Some kids build a model of a volcano for their high school science project. Tony Hansberry of Jacksonville, Florida developed a simpler way to stitch up patients after a hysterectomy that could reduce the risk of complications.
Tony's technique has since been used once by a certified gynecologist in surgery, and on Thursday Tony, a tenth grader, was called upon to demonstrate the technique to a roomful of doctors at Northside Hospital in Atlanta.
The demonstration took place on a mannequin, of course, because Hansberry isn't t a doctor -- yet. At 15, he's not even old enough to drive.
But he has mastered the art of suturing a wound, because suturing is part of the eight grade curriculum at the Darnell Cookman School, the medically-focused magnet school Hansberry attends.
The first of its kind in the U.S., the Darnell Cookman School is a sixth-through-twelfth grade school in Jacksonville that gives students a background in all things medical, in hopes of better preparing them for careers as physicians, veterinarians, hospital administrators, or nurses.
Tony wants to be a physician and with the experience he'll gain at Darnell Cookman, he says, he'll have a leg up on other pre-med students when he gets to college.
"I've had four years of medicine already. [Darnell Cookman students] will be entering medical school with a vast knowledge that no other freshman will have. They'll have to change the curriculum to fit us in," he says.
Darnell Cookman was already an established magnet school, where kids took advanced courses, when it got approval to start a medical program in 2007, says Mark Ertel, the school's principal.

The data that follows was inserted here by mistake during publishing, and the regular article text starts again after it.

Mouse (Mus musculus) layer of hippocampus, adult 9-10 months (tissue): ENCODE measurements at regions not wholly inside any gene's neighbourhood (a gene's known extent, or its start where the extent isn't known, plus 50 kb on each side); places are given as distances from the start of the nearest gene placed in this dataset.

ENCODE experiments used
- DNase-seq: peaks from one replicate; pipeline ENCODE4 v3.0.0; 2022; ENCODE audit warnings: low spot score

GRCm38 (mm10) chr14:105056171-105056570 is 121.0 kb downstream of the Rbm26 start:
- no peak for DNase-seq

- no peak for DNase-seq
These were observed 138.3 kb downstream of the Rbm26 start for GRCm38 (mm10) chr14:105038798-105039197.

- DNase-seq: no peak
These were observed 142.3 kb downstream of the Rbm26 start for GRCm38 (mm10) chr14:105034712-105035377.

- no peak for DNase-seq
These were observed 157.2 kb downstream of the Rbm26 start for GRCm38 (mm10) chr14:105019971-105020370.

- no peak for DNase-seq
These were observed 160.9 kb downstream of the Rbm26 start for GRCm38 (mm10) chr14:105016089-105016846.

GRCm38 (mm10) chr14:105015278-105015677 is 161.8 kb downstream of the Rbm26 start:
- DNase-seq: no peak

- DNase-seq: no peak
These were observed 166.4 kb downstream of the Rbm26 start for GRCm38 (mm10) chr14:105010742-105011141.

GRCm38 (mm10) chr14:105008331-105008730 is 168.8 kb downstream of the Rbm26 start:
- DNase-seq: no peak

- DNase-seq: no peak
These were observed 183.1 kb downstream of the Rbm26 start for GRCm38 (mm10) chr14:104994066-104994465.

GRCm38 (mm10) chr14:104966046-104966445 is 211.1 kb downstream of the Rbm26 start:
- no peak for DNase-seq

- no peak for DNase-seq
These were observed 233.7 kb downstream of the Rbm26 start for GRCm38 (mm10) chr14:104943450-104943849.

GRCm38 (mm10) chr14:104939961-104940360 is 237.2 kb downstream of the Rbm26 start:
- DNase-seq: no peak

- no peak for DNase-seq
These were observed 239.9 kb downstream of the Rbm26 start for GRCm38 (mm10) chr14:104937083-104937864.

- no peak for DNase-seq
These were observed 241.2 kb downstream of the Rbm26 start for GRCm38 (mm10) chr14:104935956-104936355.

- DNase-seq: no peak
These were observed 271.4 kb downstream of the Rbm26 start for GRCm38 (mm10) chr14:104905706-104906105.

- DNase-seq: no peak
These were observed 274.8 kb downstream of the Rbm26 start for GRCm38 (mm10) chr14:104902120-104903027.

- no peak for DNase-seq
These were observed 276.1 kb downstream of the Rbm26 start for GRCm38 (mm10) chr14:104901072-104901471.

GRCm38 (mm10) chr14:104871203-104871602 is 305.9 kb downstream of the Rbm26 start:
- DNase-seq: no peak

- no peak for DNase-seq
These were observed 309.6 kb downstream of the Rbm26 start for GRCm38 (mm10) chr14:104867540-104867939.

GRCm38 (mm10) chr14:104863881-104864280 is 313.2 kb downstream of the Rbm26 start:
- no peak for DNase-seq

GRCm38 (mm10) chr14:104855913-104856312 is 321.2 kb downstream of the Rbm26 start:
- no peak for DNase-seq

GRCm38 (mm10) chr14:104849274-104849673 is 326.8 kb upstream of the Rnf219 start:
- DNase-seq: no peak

The program is still young -- Hansberry will be part of the first graduating class -- but Ertel says it has been very successful so far.
"These kids have got many years to go before they can practice medicine, but we want them to leave us with the academic preparation, the mental preparation and the commitment to achieve what will get them through medical school and into the field," he says.
But can kids as young as twelve handle a medical education?
With students in upper grades balancing college level courses and internships at a hospital across the street, they have a lot to juggle, though Erkel says that most students are managing it well.
Other honors programs and magnet schools offer students with a similar load of advanced placement classes. The difference here is that there is an overall focus on medicine.
"It can be stressful," says Kathi Hansberry, Tony's mother, "but it seems that school is stressful in general now.
"They're staying up late studying like I did in college, but they still have fun as well."
The balance between work and play is what's critical, says Carolyn Landis, psychologist and assistant professor of pediatrics at Rainbow Babies & Children's Hospital.
"You have to have your time to get through the developmental tasks of childhood, and part of that is unstructured time spent with peers. They're not mini-adults and I think it's up to parents and administrators to make sure that kids are achieving a balance between that work load and free time with same-aged peers."
But beyond the rigor of learning medicine, some doctors wondered if teens are mature enough to handle the subject matter of their lessons.